Planning to begin for phase 2 redevelopment
Project team to soon begin gathering input from key areas
Over the past few years KGH has been busy making the case for another big redevelopment project, and thanks to a recent approval from the Ministry of Health and Long-Term Care, our planning work is about to kick into high gear.
Earlier this year, Minister of Health and Long-Term Care Dr. Eric Hoskins visited Kingston to announce a number of new funding initiatives for local hospitals. As part of that visit, he announced that KGH would receive extra funding to support the second stage of our Phase 2 redevelopment efforts.
“Everyone knows that KGH has some aging infrastructure and that we are working out of some buildings that have outlived their lifespan,” says Brenda Carter, Vice President and Executive Sponsor for the redevelopment project. “This is an exciting time as we will begin to plan for new, modern facilities that will allow us to meet the needs of our patients into the future.”
The project will be a big one as KGH prepares to tear down the Empire, Dietary and Douglas buildings, as well as Etherington Hall, and replace them with new spaces to house the Clinical Labs, Neonatal Intensive Care Unit, Labour and Delivery, Operating Rooms, Emergency Department and the Information Technology Data Centre.
KGH will now begin to create a functional plan, which will include detailed information and architectural drawings that will guide our work over the next several years. To do this, the redevelopment committee will begin talking to patients and families, staff and physicians in key areas of the hospital to understand what they need in these new spaces.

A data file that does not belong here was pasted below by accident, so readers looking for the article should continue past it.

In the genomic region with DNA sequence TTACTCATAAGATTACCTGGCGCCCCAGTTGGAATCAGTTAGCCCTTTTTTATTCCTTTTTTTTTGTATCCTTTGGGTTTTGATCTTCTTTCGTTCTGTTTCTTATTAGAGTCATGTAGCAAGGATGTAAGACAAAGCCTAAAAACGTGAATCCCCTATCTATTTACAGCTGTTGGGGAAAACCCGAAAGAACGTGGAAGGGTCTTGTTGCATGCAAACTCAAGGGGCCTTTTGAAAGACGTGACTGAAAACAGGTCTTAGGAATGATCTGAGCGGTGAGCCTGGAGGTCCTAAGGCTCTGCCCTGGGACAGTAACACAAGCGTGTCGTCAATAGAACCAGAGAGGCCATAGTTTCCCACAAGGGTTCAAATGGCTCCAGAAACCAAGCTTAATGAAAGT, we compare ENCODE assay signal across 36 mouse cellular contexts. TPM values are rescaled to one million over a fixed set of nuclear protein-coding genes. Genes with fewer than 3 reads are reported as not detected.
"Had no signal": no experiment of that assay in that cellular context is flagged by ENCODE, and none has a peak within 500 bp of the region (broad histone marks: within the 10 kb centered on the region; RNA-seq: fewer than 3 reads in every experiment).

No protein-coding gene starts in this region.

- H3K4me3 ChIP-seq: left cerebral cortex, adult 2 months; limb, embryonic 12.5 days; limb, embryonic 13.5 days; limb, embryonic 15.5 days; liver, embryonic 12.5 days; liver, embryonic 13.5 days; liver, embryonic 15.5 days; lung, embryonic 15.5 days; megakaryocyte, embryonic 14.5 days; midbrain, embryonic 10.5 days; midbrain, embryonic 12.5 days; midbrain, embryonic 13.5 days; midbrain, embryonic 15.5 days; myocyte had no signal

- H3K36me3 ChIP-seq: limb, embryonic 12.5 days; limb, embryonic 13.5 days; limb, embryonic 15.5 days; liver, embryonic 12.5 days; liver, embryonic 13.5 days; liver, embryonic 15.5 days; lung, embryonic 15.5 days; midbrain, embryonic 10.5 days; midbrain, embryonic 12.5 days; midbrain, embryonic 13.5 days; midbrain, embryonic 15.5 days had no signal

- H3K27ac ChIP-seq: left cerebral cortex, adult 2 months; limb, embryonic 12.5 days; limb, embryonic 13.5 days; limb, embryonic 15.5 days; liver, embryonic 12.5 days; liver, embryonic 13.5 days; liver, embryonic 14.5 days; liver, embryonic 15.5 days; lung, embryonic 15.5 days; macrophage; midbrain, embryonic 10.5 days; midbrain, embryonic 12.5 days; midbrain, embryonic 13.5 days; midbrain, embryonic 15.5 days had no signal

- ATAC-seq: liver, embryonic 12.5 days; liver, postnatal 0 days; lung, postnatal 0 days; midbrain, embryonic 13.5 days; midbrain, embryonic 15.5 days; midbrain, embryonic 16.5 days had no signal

“Over the next few months our project team will be asking what type of rooms and spaces are required, what size they should be and how they should function,” says Carter. “Our goal is to really understand the needs in these areas so that we plan to create modern spaces that work for patients and staff.”
To help with all this, KGH has brought in facility planning firm Agnew Peckham. The company will lead our stakeholder engagement sessions and has been involved in similar redevelopment work at other Ontario hospitals, including recent projects in London, Mississauga and Vaughn.
“The information we gather during our sessions will be combined with projected patient volumes based on the demographics of our region to ensure we can meet our future patient needs,” says Carter.
That plan will then be sent back to the MOHLTC for approval. Before construction can begin there will be several other approval steps with the Ministry as we move through further design stages, which include the creation of working drawings. If all goes well, we could anticipate construction to begin as early as 2020.
Before the project is tendered, however, the Ministry must be satisfied that KGH will be able to meet its “local share” of the costs of redevelopment. This is typically 10 per cent of the cost of construction and 100 per cent of equipment for new facilities. Work is underway through the University Hospitals Kingston Foundation to ensure the local share of the project will be available in the next few years. For more information on the fundraising campaign, visit uhkf.ca.